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Spain’s Finances Deteriorate

Posted by Steve Markowitz on July 23, 2012

The Wall Street Journal today reported on deteriorating financial condition of Spain.  While just a couple of weeks ago Spain was the approved for a bailout, this only offered the country a short reprieve from the bond vigilantes.  Today Spanish bond yields spiked to 7 .5%, significantly above the 6% figure that is problematic for Spain.  As bond yields rise, the cost of governmental borrowing increases.  Given Spain’s huge debt, this is a significant problem.

Worldwide markets reacted negatively to today’s news out of Spain.  Greece’s equity markets were off 7% with Germany’s down 3%.  Other European markets had losses of between 2 and 3%.  It remarkable how the markets are gyrating on a daily basis over the news emanating from Spain and Europe.  The macro-economic problems of Europe are not solvable without significant pain for.  Several countries, including Spain, are insolvent and need to write off their government’s debt before they can hope for growth.  However, instead of moving forward with this reality, European governments continue to kick the can down the road with Band-Aid fixes that have offered ever shortening cycles of benefit.

Economists John Mauldin on July 21 published an article, The Lion in the Grass, that put perspective on Europe’s debt crisis.  In it Mauldin reviews the shell game Europe is using to kick the can down the road.  Previously, Spain was given access to significant funds at interest rates near 0%.  It was then cajoled into loan these funds back the Spanish government by purchasing Spanish bonds at 2 or 3% with the spread making easy profits for the banks.  Supposedly this alchemy included no risk to the Spanish banks.  However, this trickery was foiled by the invisible hand of the bond markets that have since jacked up these rates to over 7%.  Now the government bonds these banks previously purchased have lost principal value with the rising yields placing the banks in even worst financial condition.  This downward spiral is forcing Spain to implement more severe austerity measures, something that is not politically palatable in democracies.  As a result, there is significant capital flight from Spain with investors being concerned for their own capital preservation, as outlined in the chart.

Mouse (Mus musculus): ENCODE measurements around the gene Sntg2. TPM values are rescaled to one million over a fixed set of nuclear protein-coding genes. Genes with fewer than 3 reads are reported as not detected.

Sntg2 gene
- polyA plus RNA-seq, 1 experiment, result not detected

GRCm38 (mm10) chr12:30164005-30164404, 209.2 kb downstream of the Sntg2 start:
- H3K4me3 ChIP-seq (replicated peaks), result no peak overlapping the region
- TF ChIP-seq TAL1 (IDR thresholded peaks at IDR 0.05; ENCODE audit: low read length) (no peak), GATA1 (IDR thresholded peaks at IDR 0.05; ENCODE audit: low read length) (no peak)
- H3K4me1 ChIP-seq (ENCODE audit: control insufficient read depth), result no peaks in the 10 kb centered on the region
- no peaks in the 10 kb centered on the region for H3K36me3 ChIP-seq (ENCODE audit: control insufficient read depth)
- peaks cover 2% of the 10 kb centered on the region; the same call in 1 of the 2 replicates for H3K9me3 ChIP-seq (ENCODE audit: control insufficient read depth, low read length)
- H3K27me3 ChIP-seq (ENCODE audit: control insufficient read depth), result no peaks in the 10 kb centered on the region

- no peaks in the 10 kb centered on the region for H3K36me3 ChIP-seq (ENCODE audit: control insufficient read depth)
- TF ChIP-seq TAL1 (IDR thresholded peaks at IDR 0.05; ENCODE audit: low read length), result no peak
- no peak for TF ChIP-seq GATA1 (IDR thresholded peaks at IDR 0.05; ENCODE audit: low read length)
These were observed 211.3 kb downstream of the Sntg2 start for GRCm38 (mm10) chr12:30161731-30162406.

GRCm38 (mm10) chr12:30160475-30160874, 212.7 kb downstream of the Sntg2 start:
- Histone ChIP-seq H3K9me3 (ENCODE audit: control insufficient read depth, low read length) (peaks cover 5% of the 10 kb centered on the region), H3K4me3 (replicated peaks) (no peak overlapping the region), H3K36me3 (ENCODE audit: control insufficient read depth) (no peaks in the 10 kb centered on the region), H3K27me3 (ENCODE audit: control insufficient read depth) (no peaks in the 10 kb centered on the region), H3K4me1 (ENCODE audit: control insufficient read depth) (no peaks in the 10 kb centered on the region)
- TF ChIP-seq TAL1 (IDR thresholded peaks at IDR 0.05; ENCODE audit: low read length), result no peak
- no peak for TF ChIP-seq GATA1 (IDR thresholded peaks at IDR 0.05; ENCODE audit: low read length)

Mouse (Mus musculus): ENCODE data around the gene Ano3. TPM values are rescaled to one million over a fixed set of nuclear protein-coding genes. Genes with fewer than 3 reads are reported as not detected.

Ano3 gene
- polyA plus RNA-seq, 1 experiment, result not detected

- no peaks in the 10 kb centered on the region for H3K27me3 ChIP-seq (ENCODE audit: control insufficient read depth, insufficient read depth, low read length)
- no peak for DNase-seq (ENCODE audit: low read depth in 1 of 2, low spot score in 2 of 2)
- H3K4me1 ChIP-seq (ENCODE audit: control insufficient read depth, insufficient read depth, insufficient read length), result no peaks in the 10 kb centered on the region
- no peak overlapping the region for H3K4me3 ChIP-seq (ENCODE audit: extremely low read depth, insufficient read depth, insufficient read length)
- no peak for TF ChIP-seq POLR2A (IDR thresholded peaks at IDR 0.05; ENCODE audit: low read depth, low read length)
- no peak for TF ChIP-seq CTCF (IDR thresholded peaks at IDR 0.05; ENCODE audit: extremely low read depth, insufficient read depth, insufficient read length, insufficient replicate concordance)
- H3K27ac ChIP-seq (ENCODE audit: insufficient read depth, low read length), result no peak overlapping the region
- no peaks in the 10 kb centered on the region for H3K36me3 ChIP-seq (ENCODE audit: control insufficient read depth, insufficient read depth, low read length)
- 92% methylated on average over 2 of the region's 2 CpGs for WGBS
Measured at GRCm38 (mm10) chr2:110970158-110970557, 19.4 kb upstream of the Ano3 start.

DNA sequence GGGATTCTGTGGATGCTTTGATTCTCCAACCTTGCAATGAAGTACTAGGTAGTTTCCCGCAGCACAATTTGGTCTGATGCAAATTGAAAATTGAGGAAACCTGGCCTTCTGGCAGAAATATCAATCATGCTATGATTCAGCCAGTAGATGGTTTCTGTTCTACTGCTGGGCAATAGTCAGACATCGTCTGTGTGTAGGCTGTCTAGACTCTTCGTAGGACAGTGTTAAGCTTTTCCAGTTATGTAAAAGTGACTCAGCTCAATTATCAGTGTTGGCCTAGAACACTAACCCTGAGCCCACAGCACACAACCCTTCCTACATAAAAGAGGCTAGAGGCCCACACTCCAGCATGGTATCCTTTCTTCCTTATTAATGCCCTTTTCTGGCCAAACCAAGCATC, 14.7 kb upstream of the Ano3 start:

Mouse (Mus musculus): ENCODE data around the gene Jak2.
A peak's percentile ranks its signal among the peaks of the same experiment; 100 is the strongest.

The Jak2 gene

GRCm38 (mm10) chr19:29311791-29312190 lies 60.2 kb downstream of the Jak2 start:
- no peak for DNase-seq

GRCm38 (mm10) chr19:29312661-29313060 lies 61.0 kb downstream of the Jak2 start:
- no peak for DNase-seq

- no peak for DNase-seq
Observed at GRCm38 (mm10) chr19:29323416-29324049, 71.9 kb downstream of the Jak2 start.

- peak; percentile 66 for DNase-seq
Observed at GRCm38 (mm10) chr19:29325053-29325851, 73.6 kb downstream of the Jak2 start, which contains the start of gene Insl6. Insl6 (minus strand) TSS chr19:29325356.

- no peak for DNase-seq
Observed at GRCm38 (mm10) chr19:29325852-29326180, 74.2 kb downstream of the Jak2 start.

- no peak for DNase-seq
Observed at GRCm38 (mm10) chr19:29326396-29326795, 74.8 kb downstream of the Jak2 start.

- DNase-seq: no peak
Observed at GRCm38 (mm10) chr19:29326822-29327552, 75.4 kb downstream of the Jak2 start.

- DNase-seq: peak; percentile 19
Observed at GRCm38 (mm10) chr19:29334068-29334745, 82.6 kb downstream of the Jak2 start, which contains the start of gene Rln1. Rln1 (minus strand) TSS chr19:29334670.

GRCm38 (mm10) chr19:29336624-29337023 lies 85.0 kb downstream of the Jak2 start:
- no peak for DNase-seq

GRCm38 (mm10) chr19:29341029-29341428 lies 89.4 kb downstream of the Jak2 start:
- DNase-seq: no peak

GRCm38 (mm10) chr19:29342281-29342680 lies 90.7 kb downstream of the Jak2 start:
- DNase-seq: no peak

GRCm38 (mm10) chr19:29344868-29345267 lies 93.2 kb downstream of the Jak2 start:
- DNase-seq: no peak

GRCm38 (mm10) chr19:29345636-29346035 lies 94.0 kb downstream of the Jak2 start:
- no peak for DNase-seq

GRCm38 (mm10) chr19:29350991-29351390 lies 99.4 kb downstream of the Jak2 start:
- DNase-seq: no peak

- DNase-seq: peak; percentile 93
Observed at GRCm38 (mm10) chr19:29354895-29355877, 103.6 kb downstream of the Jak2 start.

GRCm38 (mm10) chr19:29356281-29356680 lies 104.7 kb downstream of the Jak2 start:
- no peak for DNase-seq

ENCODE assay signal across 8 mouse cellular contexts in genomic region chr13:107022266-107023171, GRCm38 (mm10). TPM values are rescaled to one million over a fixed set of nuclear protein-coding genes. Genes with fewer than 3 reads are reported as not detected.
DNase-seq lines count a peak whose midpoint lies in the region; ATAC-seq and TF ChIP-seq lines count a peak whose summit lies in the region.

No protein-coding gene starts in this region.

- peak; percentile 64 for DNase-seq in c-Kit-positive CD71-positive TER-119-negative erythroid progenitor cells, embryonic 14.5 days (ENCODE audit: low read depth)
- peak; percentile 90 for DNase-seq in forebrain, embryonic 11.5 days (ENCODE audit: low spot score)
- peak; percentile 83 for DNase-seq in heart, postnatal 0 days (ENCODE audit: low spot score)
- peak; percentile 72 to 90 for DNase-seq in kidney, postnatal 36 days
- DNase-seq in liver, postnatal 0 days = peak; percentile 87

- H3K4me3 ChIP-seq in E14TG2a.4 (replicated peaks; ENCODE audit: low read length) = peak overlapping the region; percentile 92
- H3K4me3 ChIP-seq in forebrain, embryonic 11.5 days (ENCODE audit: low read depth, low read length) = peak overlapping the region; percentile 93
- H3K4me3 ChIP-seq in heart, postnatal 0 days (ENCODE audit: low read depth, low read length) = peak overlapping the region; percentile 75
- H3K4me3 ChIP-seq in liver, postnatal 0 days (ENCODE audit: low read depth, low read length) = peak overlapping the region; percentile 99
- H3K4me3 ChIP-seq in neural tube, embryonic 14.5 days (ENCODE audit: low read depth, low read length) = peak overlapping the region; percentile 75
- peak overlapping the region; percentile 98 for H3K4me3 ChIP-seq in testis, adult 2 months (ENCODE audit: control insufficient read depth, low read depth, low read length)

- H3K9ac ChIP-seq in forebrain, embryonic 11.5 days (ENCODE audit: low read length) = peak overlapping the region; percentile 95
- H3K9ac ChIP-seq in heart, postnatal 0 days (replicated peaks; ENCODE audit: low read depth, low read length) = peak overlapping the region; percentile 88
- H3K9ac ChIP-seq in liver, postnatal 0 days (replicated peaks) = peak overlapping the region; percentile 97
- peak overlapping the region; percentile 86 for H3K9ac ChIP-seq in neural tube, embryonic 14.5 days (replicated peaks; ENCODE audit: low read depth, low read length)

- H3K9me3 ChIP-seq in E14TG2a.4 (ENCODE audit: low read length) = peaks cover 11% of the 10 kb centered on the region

Mauldin then points out a potentially more serious issue in Europe; France’s finances.  The next chart was produced by the IMF (International Monetary Fund) and studies the debt prospects for six European countries.  Five of the countries have three dotted lines indicating the potential directions for their country’s debt.  The chart that jumps out of this group is the one for France.  Even under the best scenario projected by the IMF, France’s debt goes in a direction that is unsustainable.  Should France make the same significant austerity cuts that Greece has been forced into, its debt–two–GDP ratio would still rise to 200% in the next 25 years.

Considering the perilous situation France finds itself rational thought would dictate that the country would take steps for corrective action.  However, just the opposite has occurred.  A little over a month ago France elected Socialist François Hollande and threw out the more economically conservative Nicholas Sarkozy.  Since that election Hollande lowered France’s retirement age from 62 to 60.  In addition, he significantly increased taxes on the wealthy.  It is not hard to imagine that these and similar steps will lead to a capital flight from France similar to what is occurring in Spain.  That has the potential for making an even uglier scenario in Europe.

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